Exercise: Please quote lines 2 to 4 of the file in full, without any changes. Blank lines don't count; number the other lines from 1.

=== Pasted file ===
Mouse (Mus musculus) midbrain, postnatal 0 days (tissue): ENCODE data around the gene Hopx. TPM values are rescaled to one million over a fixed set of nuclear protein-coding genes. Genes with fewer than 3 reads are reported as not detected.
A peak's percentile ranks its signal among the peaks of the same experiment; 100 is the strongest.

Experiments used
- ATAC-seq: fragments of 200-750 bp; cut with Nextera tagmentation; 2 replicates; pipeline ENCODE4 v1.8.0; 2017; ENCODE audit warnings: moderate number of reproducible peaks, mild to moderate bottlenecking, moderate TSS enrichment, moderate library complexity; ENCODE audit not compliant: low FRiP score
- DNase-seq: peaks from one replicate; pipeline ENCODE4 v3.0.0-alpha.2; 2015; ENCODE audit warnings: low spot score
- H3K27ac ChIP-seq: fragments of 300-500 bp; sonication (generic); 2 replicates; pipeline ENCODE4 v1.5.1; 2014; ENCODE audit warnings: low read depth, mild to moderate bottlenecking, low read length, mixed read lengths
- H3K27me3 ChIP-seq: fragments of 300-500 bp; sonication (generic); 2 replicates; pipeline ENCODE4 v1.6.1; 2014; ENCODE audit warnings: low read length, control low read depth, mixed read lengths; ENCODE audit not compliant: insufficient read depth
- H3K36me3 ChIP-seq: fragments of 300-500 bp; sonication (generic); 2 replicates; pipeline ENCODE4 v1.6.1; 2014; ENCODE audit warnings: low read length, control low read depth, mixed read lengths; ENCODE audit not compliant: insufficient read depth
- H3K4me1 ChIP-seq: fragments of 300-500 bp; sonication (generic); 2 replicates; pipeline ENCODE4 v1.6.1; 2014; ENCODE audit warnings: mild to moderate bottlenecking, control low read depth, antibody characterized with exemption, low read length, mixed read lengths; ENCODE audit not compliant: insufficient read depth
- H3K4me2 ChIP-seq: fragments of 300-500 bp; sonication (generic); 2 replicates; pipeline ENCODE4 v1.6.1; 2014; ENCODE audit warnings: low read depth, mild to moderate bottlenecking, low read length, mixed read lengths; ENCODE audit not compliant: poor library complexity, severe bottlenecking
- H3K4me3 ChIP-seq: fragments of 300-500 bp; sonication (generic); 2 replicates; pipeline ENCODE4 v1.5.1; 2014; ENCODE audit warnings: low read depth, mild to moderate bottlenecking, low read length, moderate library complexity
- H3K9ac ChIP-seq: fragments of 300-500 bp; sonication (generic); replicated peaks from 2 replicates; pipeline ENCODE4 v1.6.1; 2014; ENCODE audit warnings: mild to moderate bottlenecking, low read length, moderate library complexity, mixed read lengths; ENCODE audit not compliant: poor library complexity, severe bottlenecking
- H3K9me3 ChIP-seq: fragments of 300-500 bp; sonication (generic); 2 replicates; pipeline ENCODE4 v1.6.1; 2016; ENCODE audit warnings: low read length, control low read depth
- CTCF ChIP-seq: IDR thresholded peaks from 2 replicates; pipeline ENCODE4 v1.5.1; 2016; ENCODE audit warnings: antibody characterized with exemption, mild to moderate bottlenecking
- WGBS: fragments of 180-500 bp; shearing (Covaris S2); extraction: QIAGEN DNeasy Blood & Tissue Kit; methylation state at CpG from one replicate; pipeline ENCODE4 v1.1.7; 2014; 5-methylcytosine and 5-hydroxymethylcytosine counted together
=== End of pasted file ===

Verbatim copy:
A peak's percentile ranks its signal among the peaks of the same experiment; 100 is the strongest.

Experiments used
- ATAC-seq: fragments of 200-750 bp; cut with Nextera tagmentation; 2 replicates; pipeline ENCODE4 v1.8.0; 2017; ENCODE audit warnings: moderate number of reproducible peaks, mild to moderate bottlenecking, moderate TSS enrichment, moderate library complexity; ENCODE audit not compliant: low FRiP score